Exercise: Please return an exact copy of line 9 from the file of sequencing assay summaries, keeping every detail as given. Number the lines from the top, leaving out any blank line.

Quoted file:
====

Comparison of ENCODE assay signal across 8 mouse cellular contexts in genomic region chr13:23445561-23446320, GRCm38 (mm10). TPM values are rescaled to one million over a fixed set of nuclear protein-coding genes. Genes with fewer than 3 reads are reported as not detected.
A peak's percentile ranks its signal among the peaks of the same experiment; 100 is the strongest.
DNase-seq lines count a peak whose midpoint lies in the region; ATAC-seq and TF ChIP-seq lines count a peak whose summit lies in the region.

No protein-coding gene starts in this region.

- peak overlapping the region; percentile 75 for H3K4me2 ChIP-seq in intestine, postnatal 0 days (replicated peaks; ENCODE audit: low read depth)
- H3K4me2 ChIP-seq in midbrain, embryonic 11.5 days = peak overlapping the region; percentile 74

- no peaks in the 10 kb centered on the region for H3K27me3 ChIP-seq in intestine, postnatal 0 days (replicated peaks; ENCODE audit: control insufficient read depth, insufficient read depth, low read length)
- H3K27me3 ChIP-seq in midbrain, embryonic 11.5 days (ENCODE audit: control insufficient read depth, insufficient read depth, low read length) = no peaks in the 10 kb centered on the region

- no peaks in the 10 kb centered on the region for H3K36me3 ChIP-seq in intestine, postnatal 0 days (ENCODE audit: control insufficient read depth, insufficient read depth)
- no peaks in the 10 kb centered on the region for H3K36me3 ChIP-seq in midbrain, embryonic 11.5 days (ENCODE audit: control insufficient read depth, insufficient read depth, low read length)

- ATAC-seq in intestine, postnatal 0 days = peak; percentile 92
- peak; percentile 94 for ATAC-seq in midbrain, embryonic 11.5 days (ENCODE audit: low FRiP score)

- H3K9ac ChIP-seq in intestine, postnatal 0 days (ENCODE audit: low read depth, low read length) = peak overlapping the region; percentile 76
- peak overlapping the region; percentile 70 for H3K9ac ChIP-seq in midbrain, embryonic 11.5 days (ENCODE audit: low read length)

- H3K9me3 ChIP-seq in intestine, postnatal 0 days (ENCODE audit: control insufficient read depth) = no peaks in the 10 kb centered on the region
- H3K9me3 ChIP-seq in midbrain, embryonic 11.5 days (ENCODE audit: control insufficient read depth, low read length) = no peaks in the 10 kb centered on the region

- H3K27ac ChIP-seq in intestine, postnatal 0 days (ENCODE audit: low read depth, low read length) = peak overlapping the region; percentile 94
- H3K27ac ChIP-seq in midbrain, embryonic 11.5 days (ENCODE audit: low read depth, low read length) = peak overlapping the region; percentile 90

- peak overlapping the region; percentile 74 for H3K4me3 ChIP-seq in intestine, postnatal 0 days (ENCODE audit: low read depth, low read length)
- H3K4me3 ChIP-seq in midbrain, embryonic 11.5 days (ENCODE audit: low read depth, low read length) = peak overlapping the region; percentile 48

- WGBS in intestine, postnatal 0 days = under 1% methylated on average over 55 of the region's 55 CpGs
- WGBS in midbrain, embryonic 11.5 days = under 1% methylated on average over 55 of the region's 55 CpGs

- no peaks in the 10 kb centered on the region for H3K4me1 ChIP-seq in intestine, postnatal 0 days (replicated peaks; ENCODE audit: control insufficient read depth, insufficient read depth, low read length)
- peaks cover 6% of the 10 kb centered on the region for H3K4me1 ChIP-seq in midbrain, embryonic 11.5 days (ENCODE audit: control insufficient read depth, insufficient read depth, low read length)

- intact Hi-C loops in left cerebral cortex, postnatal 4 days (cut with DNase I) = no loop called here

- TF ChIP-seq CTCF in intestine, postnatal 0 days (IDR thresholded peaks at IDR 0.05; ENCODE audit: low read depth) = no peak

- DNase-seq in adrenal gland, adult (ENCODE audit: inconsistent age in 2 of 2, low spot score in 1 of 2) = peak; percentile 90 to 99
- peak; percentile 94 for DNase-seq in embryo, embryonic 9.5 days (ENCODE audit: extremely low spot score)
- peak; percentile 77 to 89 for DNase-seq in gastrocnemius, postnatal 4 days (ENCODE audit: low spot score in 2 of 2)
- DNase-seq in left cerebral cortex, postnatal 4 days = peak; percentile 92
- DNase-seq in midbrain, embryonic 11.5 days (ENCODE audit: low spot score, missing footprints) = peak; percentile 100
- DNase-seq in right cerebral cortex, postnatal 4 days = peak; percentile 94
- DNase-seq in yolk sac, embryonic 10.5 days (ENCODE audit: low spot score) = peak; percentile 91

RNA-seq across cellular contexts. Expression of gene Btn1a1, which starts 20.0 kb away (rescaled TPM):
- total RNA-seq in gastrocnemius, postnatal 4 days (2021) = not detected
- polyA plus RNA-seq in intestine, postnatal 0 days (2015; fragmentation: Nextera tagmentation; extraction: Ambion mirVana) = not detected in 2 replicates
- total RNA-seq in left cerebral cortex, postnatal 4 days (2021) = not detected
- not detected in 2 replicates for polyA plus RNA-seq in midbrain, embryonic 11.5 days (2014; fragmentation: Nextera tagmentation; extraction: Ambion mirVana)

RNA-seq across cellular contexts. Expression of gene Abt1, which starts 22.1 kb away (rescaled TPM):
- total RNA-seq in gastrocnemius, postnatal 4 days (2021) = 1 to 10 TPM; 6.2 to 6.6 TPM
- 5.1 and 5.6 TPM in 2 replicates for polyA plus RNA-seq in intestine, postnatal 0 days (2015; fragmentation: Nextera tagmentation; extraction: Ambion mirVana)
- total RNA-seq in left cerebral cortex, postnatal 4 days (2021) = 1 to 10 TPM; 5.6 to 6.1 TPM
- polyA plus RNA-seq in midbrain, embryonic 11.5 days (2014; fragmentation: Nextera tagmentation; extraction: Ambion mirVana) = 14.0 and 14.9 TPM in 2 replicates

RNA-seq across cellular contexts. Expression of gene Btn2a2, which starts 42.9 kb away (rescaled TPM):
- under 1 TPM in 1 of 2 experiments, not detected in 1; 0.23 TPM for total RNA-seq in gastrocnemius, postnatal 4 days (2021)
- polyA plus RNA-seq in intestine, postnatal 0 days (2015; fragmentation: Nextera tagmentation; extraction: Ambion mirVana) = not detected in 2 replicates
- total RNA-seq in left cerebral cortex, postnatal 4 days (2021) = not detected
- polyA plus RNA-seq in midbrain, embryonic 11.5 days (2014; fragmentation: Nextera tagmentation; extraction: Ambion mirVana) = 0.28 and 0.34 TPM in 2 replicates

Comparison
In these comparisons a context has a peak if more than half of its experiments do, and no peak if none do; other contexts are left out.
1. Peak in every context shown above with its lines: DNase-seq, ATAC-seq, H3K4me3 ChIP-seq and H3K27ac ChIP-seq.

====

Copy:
- no peaks in the 10 kb centered on the region for H3K36me3 ChIP-seq in intestine, postnatal 0 days (ENCODE audit: control insufficient read depth, insufficient read depth)